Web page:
AHG: You told me then that to some extent the spot paintings were about denial.
DH: Yeah. I think my whole career is about the romance of painting in some way. The idea of painting. I went through Conceptual art. The spot paintings are definitely Conceptual art. There’s an optimism to them which is amazing. They never look tired. I think even a spin painting looks tired after a while. The spot paintings, they never stop moving. They never get tired. I just got the idea to do the very, very tiny spots. And I think they are so different to anything I have ever done before.
AHG: Like the ones in there?
DH: Like the very, very little ones in there.
AHG: I read that you are making a painting with a million dots. But I also read that you are making a painting with two million dots.
DH: There’s two paintings. They are millimeter spots. The one million dots is about three meters by two meters, something like that. When I worked out the million-spot painting, I kind of worked out how to do it, how long it would take. And then I thought a million is such a freaky amount. I need to do two million. And that implies endless millions. Whereas one million, you think, that’s it! It’s the end! You think you can’t do more than a million. But if you do two million, it’s like ten million or a billion. So the biggest one is two million. They are going to take years to make.
AHG: Frightening thought really.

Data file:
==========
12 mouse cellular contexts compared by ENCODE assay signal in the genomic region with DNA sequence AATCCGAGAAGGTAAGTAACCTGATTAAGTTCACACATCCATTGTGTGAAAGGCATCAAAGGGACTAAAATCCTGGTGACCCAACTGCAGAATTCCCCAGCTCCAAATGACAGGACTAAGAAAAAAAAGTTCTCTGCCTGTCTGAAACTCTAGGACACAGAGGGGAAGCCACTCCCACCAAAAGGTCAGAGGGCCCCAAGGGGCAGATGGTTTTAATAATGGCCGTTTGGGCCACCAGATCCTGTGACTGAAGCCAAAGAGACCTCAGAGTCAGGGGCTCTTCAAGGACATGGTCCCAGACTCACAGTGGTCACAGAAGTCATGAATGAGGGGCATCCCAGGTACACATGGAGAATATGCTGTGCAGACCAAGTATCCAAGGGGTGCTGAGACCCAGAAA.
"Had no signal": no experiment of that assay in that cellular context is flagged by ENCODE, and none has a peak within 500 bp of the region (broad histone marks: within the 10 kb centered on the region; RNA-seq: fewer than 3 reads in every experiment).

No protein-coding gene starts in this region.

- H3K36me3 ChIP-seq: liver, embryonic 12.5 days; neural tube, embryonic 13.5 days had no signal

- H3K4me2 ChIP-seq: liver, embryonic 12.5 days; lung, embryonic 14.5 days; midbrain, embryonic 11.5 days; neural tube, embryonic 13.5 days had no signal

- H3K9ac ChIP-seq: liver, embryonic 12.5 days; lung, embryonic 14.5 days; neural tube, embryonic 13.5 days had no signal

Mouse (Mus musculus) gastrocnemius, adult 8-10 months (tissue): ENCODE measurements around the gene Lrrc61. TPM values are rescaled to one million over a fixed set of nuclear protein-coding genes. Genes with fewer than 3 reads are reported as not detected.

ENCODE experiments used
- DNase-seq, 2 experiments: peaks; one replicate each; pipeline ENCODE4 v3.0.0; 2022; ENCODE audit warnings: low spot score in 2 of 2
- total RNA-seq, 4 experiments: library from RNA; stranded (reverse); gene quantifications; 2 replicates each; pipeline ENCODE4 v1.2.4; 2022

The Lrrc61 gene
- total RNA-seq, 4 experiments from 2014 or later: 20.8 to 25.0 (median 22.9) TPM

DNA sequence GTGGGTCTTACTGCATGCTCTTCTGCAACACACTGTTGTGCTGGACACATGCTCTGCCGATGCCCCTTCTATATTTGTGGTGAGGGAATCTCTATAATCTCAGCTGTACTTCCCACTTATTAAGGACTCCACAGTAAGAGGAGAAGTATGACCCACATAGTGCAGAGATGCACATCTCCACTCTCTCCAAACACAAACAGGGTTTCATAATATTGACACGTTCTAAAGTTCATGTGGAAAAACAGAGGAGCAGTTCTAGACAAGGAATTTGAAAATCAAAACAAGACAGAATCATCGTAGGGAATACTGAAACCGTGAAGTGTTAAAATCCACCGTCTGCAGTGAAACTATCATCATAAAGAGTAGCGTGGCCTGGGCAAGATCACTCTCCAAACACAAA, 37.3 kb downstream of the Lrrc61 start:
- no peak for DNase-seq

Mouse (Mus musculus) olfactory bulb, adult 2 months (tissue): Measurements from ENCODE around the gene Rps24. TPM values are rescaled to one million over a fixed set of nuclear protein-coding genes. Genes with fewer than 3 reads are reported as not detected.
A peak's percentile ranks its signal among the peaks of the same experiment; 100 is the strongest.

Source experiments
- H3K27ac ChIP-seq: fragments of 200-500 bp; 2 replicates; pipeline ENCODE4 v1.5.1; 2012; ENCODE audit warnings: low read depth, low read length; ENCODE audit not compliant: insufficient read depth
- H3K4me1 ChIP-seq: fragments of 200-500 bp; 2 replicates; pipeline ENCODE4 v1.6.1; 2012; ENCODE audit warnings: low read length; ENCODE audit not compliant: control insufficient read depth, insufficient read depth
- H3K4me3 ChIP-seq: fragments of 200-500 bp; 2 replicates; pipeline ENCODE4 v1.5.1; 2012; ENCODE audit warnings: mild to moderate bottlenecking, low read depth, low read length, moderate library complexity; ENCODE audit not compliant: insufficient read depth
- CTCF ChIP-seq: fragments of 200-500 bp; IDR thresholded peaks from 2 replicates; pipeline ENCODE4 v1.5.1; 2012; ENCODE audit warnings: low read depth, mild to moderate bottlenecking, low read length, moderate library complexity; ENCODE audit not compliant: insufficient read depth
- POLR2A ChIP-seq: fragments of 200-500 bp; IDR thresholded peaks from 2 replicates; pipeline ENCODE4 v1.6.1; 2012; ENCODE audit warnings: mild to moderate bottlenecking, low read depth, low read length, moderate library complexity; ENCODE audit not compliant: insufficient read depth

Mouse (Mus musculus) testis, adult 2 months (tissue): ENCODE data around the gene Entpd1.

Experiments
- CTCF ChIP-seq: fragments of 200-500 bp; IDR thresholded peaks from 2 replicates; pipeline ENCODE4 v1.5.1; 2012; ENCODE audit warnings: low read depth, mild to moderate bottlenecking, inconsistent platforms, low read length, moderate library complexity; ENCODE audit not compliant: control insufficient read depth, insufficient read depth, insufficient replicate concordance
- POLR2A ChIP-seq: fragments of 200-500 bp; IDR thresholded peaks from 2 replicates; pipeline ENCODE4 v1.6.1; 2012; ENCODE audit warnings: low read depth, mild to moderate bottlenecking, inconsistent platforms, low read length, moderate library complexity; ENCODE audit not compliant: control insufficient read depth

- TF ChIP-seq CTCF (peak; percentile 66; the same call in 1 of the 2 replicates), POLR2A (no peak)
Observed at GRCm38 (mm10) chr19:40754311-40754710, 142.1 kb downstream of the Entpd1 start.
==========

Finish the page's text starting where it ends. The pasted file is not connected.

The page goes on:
DH: Yes! It’s fucking mad. The human eye might not be able to see them. If you go to the microscopic ones you can spend the rest of your life working on something that’s a millimeter across. Fucking nuts! When I’ve done those, I can’t see myself doing any more. I want them to be an endless series, but I want them to be sort of infinite. An endless series is two things. It makes them infinite but it also connects them with my life. I want to imply it rather than do it. So I’m torn all of the time.
AHG: You have said the spot paintings are “happy” work. It’s an interesting word, happy. I remember Ed Moses at one of the Art Basels saying there’s no angst any more!
AHG: Do you think there has been a change in the nature of art in that way?
DH: It’s probably to do with age. I think angst is something you get as you get older. It’s the way human beings are. Like de Kooning. Or like The Beatles. A great example. The way they grew up in public, going from short hair to long hair. And you see them very happy. And then angst comes in, and it gets all dark. But I think there’s real angst, isn’t there? And then there’s art. You don’t get angst in art really. In life, angst gets you down. But in art, it’s uplifting, it’s optimistic. Art makes you look at things you can’t look at because they take you down. You never look at a painting and get depressed. You look at a painting and you see dark things and they make you optimistic. That’s the difference between art and life. It’s not real angst. It’s the representation of angst.